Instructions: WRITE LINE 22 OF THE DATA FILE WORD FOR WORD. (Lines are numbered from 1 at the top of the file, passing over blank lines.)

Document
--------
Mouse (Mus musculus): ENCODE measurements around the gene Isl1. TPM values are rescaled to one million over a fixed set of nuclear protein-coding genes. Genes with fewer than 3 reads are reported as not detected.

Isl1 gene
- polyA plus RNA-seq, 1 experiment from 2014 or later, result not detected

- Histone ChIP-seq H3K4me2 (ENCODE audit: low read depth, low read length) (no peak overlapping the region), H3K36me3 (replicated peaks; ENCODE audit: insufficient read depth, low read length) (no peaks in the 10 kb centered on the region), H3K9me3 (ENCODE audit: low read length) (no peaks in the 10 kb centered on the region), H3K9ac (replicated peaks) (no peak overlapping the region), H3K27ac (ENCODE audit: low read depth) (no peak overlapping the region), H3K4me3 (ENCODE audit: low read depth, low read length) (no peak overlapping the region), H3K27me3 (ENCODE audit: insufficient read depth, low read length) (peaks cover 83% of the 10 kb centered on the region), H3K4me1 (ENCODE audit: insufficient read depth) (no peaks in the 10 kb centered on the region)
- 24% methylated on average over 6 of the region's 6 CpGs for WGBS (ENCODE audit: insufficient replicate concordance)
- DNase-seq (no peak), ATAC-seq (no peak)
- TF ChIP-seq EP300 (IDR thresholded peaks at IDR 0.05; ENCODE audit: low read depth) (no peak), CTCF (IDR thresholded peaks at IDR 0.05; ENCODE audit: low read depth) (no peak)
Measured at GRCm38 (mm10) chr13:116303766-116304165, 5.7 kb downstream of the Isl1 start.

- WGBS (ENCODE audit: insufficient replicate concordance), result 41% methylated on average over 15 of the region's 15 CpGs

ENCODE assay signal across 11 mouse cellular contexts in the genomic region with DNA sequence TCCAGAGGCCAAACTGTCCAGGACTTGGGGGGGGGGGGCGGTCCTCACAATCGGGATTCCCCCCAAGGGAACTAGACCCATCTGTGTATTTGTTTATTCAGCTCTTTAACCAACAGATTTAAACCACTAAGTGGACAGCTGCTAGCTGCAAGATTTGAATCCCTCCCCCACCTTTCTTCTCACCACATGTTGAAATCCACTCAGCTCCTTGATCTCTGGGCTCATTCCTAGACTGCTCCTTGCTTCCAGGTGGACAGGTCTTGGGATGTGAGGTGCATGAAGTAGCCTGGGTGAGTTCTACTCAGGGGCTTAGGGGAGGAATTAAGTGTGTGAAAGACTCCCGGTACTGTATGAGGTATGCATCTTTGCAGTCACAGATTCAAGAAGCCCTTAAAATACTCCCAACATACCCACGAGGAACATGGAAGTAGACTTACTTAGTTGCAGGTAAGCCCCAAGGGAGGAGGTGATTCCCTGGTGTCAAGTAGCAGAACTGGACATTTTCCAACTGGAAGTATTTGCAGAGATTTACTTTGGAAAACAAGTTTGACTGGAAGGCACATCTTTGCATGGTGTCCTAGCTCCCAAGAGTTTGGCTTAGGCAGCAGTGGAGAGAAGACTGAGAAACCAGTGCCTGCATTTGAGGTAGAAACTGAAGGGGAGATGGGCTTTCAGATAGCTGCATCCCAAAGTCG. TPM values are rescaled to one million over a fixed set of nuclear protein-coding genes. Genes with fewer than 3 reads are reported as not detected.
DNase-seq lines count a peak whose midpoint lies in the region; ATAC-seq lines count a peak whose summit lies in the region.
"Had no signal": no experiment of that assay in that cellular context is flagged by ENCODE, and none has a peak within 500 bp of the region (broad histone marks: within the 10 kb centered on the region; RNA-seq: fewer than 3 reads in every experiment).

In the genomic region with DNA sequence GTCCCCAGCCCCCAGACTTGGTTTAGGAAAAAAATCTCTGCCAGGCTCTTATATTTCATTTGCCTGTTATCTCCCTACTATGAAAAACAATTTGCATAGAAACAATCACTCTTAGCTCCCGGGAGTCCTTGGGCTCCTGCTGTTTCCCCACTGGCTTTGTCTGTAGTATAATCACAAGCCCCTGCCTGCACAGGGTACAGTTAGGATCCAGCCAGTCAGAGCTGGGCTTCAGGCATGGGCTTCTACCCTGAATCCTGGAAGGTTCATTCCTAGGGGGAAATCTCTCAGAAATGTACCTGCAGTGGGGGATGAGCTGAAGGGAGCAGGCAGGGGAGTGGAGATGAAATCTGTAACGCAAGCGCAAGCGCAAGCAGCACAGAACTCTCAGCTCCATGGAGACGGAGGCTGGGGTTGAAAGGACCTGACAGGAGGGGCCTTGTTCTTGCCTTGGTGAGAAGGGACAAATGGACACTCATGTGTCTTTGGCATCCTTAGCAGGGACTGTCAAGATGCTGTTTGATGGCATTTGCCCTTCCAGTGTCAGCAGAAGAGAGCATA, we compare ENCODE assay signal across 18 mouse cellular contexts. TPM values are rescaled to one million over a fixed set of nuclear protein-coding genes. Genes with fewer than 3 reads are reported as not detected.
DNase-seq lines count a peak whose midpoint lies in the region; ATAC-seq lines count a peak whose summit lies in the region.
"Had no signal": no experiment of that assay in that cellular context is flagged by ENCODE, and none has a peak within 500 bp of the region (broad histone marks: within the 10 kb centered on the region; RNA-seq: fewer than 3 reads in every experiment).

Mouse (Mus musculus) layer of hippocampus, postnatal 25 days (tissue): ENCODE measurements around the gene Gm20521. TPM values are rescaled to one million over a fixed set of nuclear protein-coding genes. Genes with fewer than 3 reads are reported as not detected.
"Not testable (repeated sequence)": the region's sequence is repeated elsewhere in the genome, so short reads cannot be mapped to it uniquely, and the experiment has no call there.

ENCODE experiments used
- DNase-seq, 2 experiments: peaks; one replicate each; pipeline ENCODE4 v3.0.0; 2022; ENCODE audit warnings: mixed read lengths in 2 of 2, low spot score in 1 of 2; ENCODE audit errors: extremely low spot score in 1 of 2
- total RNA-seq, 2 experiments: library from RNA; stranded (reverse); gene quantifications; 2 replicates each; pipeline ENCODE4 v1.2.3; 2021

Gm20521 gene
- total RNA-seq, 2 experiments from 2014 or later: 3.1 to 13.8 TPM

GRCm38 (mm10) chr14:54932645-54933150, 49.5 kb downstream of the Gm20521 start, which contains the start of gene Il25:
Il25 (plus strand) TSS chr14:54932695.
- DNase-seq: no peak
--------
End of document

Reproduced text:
- total RNA-seq, 2 experiments from 2014 or later: 3.1 to 13.8 TPM